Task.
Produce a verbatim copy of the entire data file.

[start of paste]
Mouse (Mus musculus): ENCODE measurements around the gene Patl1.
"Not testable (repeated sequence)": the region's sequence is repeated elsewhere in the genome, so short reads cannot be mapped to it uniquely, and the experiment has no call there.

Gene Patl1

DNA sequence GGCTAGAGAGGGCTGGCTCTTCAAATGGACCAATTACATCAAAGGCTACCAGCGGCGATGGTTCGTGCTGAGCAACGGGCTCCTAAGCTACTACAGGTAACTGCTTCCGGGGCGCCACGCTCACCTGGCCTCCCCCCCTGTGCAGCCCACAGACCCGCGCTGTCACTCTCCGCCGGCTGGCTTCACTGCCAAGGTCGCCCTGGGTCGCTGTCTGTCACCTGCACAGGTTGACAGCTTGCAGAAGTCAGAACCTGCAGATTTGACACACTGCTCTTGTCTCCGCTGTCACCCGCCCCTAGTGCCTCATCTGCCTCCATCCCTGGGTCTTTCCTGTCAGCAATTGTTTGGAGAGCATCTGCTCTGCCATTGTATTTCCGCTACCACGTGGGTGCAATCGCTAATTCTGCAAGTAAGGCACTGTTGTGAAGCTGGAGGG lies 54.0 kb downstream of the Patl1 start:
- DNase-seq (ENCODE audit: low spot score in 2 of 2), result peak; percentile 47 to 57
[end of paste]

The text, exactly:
Mouse (Mus musculus): ENCODE measurements around the gene Patl1.
"Not testable (repeated sequence)": the region's sequence is repeated elsewhere in the genome, so short reads cannot be mapped to it uniquely, and the experiment has no call there.

Gene Patl1

DNA sequence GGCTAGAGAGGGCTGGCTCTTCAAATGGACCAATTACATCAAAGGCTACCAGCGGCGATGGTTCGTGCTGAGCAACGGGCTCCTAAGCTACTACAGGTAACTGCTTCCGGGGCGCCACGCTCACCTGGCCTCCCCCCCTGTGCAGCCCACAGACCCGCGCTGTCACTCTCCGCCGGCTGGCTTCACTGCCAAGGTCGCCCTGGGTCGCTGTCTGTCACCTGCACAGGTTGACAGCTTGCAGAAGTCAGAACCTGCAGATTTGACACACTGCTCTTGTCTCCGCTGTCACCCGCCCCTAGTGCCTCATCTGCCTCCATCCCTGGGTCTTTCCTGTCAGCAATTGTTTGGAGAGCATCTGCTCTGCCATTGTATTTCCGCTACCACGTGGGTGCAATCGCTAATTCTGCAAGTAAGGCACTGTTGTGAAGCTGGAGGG lies 54.0 kb downstream of the Patl1 start:
- DNase-seq (ENCODE audit: low spot score in 2 of 2), result peak; percentile 47 to 57